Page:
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Racism in Othello

Once or twice in a lifetime, individuals go through the ordeal of racism or being alienated; in the play by William Shakespeare, Othello, the young man Othello has served the city of Venice in a number of ways ranging from emerging victorious in the wars he fought to providing other services to the same city. At the time the play was being written in the 17th century, the minority groups were considered nonentities, irrelevant and were also ignored in most activities of the society. Despite the frustrations faced by the blacks during this time, Othello emerged a unique black man who managed to become a military general who was even accorded respect by the white people who were also in power. However he started experiencing the diverse effects of racism when he got married to Desdemona, the daughter of a senator by the name Barbantio; what made people to insist that the marriage across the races was not the right thing. Other characters were not pleased with move of Othello to marry the senator’s daughter and resort to calling him names such as the moor, which indicated his race; they referred to him with such names so that they could remind him that he was a descendant of Africa. This fight which was launched against the minority groups within the play Othello later brings his marriage to a tragic end. The play Othello cannot be seen as being racist, but the characters within the play were racists while some were not (Stain, 1405).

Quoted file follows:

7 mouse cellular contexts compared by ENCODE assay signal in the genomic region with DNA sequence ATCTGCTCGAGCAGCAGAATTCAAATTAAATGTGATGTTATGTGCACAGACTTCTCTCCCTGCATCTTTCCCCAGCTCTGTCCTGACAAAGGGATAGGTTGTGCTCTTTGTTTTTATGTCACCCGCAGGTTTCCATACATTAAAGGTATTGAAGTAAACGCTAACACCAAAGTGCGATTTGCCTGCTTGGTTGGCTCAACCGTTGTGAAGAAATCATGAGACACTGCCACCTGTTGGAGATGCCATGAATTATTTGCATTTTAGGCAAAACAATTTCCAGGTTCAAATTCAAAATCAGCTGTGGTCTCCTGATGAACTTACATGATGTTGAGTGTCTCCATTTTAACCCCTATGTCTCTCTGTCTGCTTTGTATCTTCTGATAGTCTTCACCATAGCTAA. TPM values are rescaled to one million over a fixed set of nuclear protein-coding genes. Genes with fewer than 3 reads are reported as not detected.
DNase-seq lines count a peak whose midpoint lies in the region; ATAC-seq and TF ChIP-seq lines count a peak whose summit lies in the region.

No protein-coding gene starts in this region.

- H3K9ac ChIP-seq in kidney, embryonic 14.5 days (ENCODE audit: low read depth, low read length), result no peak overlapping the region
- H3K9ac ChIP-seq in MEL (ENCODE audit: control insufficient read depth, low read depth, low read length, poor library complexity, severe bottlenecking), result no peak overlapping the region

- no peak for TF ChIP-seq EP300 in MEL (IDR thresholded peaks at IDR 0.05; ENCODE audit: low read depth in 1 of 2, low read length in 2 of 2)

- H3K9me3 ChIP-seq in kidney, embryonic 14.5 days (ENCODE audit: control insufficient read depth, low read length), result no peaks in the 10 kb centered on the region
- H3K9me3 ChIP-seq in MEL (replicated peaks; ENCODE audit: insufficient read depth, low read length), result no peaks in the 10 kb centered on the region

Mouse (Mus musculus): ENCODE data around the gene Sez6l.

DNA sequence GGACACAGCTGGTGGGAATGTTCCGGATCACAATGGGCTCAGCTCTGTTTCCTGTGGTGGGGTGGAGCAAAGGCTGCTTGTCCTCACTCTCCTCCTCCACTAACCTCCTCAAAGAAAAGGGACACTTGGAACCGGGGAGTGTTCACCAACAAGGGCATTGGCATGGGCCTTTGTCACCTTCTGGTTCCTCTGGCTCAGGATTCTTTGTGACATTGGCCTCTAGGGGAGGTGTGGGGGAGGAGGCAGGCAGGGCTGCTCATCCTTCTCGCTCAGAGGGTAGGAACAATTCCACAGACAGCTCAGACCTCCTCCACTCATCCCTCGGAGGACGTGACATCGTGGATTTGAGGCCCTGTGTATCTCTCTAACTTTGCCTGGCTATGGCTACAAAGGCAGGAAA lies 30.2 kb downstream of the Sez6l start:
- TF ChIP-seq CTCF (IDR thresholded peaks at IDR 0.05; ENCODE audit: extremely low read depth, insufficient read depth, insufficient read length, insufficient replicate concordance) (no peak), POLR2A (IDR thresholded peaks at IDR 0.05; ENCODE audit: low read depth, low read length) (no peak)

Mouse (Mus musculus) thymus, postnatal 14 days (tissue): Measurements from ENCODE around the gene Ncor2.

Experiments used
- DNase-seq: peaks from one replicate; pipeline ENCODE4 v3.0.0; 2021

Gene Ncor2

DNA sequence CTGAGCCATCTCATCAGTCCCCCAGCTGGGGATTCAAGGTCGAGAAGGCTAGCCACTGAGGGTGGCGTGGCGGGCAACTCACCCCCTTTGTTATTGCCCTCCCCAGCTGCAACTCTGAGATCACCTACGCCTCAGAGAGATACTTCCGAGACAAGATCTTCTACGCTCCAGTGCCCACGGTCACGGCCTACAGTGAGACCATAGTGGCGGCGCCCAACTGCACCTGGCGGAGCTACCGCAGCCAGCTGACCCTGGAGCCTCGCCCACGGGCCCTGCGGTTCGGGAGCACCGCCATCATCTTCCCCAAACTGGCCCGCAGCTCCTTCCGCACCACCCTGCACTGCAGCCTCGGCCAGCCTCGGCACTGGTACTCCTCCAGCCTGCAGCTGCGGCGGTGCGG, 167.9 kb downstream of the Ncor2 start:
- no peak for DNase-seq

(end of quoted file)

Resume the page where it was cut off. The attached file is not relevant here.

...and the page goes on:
In the book, Lago is one character who is thought to be honest while in the reality, he is not what people think; he is completely villain. Lago throughout the play had planned to bring Othello down; and the audience actually understands that Lago appears to be good but he is not. Lago was a white who was a very bad character while Othello remains…...

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